There has been a lot of hype about the terms organic, green, eco-friendly and the like. And while our food and our cars have changed, clothing has not yet made great strides in pursuing the organic label. This is unfortunate as the benefits of organic clothing are especially important with regards to health. One area that has grown significantly is in baby clothing.

The need for clothing certified organic fabrics have come from the industrialization of textiles both in growing the base plants, as well as in production. Cotton is a plant which has been used for the past 50 years. It has become hybridized to such a degree that heavy pesticide and fertilizer use is necessary to sustain yields. The other issue is in finishing. Dyes and fabric coatings use ingredients that are also potentially toxic, such as chlorine's, formaldehyde, sulfurs, and heavy metals.

The result is a material that is laden with chemicals and potential toxins. And since the material most often comes in direct contact with skin, the potential for allergic reaction and irritation is great. Fumes and off-gases are also a problem. This extends to alternative synthetic-like cloth which emits low amounts of gas throughout its life.

For baby and children's clothes, the safety of material is even more important for a number of reasons. First, infants and children are more susceptible to breathable toxins as they inhale more air per body weight than adults. They also have more skin area relative to weight, so absorption of chemicals is more acute. This is a serious issue given that infant and children's immune systems are still developing.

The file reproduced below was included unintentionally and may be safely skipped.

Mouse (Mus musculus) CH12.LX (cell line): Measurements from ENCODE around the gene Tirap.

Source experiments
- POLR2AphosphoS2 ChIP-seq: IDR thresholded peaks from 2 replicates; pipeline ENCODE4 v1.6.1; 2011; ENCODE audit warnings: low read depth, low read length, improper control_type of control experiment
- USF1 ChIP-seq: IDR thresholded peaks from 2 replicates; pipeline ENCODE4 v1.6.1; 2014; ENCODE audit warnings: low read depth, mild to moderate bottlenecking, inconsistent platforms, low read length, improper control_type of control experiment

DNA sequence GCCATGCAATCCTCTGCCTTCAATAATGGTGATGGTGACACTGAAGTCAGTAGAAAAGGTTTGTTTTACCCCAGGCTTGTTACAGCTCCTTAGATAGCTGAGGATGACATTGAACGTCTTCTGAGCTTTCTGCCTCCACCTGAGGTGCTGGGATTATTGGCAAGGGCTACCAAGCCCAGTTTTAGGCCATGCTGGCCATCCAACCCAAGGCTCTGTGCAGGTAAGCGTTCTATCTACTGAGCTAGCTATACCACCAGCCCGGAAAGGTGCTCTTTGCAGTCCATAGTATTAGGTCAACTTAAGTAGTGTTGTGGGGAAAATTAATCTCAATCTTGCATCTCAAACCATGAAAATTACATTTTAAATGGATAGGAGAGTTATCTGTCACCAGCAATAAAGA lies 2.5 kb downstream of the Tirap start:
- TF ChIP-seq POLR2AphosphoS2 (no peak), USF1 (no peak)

Cotton is one of the textiles to have widespread distribution as an organic material. Organic cotton can be found in many infant, children, and adult clothing and it is more prevalent at retail. Organic cotton is grown in pesticide-free fields and it has to be finished according to USDA National Organic Program guidelines. This is one of the most cost effective baby clothing materials, as organic cotton fabric can be manufactured using standard machinery.

Hemp is another textile that has long been aligned with the ecological and organic movement. Hemp baby clothing has become very popular as it is very strong and it has anti-bacterial as well as anti-fungal properties. Unfortunately, many people assume anything made from hemp is organic. However, in some cases while the base textile is organic (hemp is naturally pest resistant so needs no pesticides) the finishing chemicals used to soften the material are often chemically treated. Be sure when purchasing hemp baby clothing that there is an organic certification label affixed.

Another textile aligned with the green movement and organic is bamboo. Bamboo is pest resistant and it grows quickly so it is sustainable, but like hemp, the textile should not be assumed to be organic. In organic bamboo cloth production, bamboo is crushed; the fibers are combed out and spun into yarn, then woven into a linen material. In the other process, harsh chemicals are used to breakdown the fibers, which leaves chemical residues that can be harmful. Like hemp, people don't automatically assume bamboo clothing as organic without an official label or indicator of such.

So for organic baby clothing, cotton, and hemp are the best choices. It is still important that a parent should look for 100% organic certification. Just because the base plant for textile is grown organically, the chemical finishes used to produce cloth may be just as toxic.

Author's Bio: 

Bamboo Baby provide organic baby clothing such as baby pyjamas with feet and much more.